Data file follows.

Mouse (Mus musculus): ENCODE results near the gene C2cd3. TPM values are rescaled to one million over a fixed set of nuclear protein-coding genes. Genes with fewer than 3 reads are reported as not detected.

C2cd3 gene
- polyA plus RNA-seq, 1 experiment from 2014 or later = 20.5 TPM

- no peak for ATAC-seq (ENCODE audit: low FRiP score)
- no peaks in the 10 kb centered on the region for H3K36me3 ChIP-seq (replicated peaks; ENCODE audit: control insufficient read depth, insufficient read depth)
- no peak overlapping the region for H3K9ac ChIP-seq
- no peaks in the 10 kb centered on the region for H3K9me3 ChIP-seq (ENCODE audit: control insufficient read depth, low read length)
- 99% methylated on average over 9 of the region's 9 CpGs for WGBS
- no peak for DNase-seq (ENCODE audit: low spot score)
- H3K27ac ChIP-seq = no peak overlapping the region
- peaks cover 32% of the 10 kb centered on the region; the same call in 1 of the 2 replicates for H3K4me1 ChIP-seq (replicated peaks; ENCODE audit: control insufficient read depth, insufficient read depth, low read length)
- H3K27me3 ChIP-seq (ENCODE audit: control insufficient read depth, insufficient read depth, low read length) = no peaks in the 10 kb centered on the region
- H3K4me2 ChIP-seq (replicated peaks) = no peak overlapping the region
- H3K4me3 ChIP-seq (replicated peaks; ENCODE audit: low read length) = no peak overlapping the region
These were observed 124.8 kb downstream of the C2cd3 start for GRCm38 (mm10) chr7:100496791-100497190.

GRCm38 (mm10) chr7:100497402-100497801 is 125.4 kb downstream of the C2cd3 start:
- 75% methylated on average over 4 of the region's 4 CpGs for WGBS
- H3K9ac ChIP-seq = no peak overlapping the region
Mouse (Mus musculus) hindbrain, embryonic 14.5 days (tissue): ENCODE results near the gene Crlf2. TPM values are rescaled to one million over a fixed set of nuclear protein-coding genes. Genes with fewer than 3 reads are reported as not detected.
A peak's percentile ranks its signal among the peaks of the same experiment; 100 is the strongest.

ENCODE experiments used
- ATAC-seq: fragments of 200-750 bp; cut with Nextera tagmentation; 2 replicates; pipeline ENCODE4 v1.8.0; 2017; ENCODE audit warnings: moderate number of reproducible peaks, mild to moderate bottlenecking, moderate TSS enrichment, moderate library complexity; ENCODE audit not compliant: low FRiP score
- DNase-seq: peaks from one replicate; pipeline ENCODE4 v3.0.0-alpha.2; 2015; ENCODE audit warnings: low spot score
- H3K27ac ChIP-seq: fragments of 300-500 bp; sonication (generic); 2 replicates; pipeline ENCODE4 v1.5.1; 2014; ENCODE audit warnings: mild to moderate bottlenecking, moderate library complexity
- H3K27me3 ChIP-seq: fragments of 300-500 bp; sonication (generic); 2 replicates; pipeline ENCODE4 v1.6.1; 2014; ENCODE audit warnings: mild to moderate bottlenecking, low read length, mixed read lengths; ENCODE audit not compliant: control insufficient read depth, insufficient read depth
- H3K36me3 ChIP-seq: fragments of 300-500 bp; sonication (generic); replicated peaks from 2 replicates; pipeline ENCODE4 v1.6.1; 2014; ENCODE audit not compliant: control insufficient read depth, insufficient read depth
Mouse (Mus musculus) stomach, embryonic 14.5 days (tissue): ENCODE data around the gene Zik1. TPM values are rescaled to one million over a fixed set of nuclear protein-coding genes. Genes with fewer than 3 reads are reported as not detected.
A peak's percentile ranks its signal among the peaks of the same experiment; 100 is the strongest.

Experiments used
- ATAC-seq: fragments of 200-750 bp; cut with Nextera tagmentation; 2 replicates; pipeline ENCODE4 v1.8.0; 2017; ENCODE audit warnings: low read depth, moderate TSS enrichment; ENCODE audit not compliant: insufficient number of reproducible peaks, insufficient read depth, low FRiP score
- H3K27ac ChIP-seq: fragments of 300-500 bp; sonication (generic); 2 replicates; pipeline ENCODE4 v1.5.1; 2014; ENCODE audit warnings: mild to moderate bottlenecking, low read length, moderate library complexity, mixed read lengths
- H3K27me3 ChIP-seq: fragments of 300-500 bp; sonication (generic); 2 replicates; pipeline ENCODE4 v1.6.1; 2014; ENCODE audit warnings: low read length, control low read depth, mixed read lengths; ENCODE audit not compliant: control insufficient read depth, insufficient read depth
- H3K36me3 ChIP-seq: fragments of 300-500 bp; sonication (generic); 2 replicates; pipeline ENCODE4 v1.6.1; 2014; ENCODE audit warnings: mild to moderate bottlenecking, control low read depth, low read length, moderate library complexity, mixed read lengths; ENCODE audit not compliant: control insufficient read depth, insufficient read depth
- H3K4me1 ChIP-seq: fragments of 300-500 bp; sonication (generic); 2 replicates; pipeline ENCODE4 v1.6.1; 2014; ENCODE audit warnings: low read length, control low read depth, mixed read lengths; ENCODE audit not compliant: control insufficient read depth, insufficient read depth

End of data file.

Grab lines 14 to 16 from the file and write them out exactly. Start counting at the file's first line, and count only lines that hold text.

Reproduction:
- H3K4me3 ChIP-seq (replicated peaks; ENCODE audit: low read length) = no peak overlapping the region
These were observed 124.8 kb downstream of the C2cd3 start for GRCm38 (mm10) chr7:100496791-100497190.

GRCm38 (mm10) chr7:100497402-100497801 is 125.4 kb downstream of the C2cd3 start: